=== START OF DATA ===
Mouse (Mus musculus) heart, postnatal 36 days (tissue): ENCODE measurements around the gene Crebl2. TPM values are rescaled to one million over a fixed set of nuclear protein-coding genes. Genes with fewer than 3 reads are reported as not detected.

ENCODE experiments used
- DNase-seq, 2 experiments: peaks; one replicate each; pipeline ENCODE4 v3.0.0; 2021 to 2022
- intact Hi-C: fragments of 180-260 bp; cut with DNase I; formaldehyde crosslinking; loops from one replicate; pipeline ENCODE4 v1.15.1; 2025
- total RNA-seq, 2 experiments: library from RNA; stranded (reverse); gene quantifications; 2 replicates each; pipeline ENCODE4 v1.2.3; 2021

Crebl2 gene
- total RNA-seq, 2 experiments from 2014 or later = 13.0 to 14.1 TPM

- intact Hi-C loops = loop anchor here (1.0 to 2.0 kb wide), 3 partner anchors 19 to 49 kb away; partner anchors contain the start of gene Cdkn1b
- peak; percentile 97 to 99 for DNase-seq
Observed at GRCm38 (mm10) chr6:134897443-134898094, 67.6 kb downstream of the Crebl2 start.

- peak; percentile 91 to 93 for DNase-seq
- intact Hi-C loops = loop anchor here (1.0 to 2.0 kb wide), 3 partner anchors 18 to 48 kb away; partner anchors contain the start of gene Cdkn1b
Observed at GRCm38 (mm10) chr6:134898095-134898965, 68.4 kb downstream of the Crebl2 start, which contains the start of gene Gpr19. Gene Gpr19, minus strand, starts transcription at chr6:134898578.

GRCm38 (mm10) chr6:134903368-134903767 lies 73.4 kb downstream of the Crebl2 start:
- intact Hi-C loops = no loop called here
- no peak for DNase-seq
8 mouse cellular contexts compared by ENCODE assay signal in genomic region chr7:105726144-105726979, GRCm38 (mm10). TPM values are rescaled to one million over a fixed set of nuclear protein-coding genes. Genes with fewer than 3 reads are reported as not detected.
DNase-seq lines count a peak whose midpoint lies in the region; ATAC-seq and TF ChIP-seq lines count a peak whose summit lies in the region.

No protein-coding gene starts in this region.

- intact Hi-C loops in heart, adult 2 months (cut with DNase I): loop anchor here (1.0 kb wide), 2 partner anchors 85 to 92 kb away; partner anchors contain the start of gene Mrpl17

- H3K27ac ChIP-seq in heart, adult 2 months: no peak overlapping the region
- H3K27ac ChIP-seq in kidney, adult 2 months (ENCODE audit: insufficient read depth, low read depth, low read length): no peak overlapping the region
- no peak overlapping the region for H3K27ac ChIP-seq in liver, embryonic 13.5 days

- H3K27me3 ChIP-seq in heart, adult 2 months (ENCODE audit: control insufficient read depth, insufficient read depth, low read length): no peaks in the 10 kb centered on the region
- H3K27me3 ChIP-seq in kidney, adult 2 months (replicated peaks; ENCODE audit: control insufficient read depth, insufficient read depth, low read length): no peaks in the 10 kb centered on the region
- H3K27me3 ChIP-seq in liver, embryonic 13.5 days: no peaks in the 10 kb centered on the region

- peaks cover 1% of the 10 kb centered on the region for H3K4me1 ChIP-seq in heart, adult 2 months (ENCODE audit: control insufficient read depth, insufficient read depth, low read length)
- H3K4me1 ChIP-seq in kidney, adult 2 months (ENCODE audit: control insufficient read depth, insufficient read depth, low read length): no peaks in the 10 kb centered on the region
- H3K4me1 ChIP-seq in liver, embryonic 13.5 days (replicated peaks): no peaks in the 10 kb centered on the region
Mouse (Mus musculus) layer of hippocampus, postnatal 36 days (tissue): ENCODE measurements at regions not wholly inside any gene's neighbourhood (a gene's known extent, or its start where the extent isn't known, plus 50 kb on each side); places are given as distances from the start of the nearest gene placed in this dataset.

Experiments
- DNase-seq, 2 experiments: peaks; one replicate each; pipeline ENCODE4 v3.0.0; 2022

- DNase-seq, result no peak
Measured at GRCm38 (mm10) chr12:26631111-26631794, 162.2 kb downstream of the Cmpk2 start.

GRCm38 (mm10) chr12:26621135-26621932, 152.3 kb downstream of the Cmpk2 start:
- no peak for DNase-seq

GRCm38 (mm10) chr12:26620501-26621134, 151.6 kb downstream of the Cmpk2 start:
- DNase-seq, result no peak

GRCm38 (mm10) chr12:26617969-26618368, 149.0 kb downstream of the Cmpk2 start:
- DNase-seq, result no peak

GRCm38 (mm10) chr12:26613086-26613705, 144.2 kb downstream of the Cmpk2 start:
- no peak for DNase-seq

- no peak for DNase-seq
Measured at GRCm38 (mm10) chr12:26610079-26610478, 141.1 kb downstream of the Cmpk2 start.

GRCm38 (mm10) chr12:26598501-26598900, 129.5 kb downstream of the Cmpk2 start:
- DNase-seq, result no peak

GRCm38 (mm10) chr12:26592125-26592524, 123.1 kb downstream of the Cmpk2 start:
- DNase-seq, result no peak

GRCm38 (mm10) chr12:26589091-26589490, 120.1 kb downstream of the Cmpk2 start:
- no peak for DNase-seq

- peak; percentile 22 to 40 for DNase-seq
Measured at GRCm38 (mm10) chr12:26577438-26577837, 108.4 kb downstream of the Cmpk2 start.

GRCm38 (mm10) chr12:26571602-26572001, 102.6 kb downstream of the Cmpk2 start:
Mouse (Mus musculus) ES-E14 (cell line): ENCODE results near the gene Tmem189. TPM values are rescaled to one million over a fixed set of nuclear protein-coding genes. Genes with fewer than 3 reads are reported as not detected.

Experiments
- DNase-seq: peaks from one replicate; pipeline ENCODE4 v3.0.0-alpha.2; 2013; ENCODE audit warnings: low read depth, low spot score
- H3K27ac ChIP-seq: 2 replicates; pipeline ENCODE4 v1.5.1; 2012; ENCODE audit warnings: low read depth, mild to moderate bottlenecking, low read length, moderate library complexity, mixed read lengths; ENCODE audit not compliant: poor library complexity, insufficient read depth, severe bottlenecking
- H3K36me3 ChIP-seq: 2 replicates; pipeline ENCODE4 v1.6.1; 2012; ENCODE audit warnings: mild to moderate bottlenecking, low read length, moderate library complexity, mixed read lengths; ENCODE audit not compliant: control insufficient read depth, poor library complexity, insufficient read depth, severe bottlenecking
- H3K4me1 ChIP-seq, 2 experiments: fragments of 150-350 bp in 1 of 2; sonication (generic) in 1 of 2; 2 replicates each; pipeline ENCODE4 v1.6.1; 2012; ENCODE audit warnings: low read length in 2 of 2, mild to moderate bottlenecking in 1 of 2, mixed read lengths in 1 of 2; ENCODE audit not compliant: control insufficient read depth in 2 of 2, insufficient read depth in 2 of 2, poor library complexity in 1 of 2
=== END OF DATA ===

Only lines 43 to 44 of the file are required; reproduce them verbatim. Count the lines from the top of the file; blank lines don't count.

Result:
- no peak for DNase-seq
Measured at GRCm38 (mm10) chr12:26610079-26610478, 141.1 kb downstream of the Cmpk2 start.